Continuity Snarl: Oh where to start... If the confusing as hell timeline wasn't bad enough, there's the fact that apparently Hojo decided to fuse with Omega after seeing Vincent in Chaos form during his boss battle during the original game, leading to him injecting Jenova cells in himself to help the process. Only... he injected Jenova cells into him before his boss battle (and thus before he saw Chaos) so he can even fight Cloud and co. And apparently after doing Cloud and co left, he changed back to his original form, uploaded himself on the Internet, and then died in a lightning strike during the final battle with Sephiroth. And there's much more than that.
Critical Hit: The aforementioned headshots, though it can happen other times too.
Crystal Prison: Lucrecia is revealed to be in one, apparently of her own free will.
Cutscene Power to the Max: And how! In fact, a large complaint with the game was how Vincent could pull off incredible acrobatics in cutscenes, but during gameplay could do no more than double jump, and even that was something that was added to the US/PAL version of the game.
Dead to Begin With: Weiss, in a manner of speaking. But "not for long", according to Nero. It turns out that he succumbed to a virus implanted in his body that would be activated if he killed his superiors, which he did.
Death Is a Slap on the Wrist: Due to auto-saving, you have infinite continues and rarely have to redo more than a few minutes of exploration.
Since you get to keep all of the experience you earned and convert it to levels or Gil after you die, essentially restarting before the problem point with more resources at your disposal, death can be downright beneficial.
Department of Redundancy Department: As the Let's Play was fond of pointing out, "Nero the Sable", "Azul the Cerulean", and "Rosso the Crimson" literally translate to "Black the Black", "Blue the Blue", and "Red the Red", respectively.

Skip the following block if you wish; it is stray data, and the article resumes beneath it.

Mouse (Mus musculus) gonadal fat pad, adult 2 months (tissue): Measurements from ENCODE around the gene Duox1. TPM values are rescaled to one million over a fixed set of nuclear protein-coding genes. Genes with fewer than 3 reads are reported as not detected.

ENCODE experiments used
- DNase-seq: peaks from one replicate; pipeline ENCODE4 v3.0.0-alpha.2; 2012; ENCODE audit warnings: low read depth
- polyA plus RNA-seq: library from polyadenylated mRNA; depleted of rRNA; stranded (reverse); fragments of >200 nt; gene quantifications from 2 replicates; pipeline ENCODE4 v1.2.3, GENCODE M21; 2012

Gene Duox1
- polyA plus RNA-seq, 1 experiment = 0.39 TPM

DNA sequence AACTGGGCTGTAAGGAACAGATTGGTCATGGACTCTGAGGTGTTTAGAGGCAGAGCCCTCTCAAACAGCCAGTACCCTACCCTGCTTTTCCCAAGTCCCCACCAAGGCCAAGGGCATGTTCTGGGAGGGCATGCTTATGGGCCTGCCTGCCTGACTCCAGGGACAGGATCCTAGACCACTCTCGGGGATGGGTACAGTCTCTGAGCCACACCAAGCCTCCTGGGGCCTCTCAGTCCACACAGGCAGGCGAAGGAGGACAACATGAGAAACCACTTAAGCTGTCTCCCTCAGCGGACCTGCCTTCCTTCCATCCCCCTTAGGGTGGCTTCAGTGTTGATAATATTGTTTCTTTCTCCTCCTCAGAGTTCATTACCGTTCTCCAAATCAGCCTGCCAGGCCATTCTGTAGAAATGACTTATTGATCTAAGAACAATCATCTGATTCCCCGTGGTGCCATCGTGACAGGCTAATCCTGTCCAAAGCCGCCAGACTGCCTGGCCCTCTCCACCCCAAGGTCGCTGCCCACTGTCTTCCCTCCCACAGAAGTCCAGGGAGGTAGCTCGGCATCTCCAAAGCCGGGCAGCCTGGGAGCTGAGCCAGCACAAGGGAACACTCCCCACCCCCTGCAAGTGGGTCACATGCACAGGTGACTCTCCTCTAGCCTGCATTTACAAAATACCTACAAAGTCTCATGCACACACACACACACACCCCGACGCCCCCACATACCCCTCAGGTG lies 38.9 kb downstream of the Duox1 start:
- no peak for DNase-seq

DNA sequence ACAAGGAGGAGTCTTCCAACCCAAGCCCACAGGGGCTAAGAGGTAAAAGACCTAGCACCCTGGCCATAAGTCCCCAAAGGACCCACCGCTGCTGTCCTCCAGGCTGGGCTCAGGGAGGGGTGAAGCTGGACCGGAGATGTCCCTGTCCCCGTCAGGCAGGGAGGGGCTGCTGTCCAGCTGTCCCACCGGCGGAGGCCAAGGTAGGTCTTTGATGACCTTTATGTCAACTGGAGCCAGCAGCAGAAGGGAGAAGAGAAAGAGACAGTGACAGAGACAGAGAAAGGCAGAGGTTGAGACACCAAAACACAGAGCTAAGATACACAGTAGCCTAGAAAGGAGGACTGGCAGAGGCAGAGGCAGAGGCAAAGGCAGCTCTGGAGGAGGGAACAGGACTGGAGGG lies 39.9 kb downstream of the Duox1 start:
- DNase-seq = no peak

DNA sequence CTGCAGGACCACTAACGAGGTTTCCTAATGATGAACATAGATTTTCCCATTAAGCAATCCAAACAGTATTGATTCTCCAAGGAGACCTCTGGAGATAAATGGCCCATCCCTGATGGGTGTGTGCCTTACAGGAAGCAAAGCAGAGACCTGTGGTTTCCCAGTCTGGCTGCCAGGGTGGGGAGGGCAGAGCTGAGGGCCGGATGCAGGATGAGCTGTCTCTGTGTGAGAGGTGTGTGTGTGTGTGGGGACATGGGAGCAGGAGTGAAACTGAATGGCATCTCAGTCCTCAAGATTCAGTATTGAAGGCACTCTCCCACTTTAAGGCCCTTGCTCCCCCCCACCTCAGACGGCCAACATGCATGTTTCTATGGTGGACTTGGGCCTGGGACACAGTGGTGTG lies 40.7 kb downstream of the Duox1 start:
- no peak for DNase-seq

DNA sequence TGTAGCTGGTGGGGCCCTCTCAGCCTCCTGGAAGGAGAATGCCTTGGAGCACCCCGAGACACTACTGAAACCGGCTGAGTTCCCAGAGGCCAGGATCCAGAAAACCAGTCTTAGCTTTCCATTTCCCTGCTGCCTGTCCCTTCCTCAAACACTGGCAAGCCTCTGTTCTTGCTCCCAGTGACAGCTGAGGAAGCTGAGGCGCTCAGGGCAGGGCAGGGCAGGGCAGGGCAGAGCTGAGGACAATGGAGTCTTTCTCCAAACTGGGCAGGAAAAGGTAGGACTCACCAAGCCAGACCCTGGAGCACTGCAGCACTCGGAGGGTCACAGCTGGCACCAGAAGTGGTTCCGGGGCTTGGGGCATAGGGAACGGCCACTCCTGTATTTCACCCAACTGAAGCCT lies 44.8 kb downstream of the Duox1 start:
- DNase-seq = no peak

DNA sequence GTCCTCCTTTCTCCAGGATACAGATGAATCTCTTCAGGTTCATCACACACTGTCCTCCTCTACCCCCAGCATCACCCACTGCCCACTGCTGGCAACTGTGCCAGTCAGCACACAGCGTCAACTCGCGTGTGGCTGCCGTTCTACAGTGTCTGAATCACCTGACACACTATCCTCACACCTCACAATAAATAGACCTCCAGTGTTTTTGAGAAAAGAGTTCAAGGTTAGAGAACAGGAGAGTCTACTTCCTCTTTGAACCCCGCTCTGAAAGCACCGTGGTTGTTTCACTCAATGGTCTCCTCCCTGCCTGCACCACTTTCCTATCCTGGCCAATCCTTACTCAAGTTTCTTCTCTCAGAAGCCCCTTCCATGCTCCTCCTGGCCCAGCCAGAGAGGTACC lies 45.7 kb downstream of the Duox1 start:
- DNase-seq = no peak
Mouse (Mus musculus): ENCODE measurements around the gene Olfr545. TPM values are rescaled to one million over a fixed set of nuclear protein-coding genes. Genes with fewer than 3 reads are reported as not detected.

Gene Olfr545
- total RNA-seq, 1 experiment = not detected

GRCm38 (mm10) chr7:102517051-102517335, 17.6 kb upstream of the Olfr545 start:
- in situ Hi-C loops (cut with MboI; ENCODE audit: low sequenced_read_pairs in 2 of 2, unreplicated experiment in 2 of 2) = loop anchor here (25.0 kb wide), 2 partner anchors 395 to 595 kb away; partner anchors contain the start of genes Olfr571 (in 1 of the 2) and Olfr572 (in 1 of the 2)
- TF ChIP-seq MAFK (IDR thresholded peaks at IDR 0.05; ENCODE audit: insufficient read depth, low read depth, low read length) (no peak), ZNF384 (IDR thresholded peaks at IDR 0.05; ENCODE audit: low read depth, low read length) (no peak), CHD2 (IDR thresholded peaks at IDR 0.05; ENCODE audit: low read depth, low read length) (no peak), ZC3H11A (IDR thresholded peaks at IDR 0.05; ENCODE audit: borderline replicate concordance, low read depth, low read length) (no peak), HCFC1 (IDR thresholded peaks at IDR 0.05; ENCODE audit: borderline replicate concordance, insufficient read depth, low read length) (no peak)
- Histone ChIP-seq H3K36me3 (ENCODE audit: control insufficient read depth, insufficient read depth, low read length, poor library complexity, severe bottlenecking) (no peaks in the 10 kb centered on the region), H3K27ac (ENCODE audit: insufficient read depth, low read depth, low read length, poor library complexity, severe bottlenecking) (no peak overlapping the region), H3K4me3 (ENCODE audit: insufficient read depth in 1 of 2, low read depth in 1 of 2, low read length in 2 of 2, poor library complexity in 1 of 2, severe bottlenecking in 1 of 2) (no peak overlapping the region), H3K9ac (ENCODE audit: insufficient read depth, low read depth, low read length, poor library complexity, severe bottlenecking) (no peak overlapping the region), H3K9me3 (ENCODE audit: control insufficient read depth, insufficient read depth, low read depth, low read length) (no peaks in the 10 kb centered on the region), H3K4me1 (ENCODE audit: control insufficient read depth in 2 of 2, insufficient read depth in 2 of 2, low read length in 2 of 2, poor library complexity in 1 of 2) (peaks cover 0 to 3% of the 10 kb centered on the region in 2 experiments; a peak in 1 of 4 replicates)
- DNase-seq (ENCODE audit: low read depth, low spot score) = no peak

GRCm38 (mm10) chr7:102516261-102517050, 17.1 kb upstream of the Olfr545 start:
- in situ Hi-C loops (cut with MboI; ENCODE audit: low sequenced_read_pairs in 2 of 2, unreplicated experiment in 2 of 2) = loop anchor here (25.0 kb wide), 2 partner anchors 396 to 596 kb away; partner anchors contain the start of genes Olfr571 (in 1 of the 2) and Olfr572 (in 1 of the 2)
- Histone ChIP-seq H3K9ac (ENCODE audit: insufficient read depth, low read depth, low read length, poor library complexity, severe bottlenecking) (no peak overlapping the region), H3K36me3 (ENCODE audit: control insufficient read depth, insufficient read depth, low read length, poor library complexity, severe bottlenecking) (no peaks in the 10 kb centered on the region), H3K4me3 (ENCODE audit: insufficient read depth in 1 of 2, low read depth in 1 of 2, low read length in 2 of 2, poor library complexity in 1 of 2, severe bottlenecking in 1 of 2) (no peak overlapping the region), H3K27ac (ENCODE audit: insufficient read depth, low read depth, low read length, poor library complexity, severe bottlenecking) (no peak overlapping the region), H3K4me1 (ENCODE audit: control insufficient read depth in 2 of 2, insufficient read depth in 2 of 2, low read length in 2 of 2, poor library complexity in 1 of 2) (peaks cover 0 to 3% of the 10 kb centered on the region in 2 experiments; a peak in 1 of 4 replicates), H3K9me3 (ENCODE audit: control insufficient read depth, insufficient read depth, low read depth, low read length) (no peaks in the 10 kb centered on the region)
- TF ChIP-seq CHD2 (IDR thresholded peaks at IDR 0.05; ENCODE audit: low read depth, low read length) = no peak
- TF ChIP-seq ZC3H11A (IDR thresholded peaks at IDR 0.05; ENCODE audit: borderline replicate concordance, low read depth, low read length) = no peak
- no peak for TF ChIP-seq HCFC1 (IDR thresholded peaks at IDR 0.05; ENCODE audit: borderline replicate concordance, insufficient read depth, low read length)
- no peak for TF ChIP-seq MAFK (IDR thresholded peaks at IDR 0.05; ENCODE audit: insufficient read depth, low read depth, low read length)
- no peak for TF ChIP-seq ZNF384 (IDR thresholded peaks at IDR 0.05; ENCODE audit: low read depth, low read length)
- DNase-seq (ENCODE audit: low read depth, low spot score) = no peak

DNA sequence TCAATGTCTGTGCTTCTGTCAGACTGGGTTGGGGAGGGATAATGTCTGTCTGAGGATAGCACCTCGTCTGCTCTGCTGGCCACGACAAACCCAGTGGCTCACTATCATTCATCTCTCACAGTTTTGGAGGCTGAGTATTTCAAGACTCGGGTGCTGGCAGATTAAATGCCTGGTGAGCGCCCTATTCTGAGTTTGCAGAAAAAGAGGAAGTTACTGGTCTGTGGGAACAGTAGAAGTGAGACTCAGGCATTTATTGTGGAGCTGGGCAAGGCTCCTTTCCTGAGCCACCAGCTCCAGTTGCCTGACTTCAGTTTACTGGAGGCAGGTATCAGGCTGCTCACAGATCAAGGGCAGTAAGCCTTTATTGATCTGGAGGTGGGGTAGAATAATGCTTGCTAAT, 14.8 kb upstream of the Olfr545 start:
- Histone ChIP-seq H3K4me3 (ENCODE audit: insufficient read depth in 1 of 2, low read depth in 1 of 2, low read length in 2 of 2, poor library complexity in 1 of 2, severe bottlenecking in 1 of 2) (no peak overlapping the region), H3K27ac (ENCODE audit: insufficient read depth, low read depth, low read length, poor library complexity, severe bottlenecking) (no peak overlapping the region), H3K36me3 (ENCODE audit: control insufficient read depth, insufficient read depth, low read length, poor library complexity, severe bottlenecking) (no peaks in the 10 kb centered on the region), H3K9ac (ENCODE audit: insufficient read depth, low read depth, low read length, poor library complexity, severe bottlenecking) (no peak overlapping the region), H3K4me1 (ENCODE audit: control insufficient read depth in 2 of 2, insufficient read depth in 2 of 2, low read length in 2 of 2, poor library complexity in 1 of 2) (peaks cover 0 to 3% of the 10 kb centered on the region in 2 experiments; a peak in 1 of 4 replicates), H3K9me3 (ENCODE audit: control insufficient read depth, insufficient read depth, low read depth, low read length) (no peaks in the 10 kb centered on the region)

Weiss the Immaculate might count, as immaculate deals with purity, a theme commonly represented by the color white in Western cultures. Only Argento and Shelke avoid this (Argento doesn't have a title as far as we know and amber is a translucent fossil resin, usually a deep yellowish-orange in color, not clear and transparent).
Difficulty By Region: The US release removed the Easy setting, changed the Limit Breaks to items, reduced the number of max slots per item and the money that can be obtained by selling them, and tweaked the enemy AI. On the other hand, it did improve the camera controls, lets Vincent double-jump, and increased Vincent's speed by 20% (American audiences can only boggle at how the original version must have played).
Escort Mission: Several of them, involving you trying your darndest not to get your allies killed. Fortunately if they do get killed, you just lose points.
Even Evil Has Loved Ones: The best trope is Nero. Despite his dark and creepy nature at times, he really does love Weiss and would do anything to protect him or being with him. Weiss also seems to feel the same toward him.
Evil Laugh: Weiss and Hojo. At first, you might think that Hojo is affecting the way that Weiss laughs, but the group laughter at the end of the Online Mode reveals that no, he just laughs like that naturally. Most of the Tsviets are also guilty of this — they may be evil, but they have a very healthy sense of humor.
Invisible Wall: Combined with Insurmountable Waist-Height Fence. While Vincent has to find keycards for the energy fences, he cannot, at any point, simply jump over or around them. Even in the US/PAL release, where he can jump higher than these energy fences.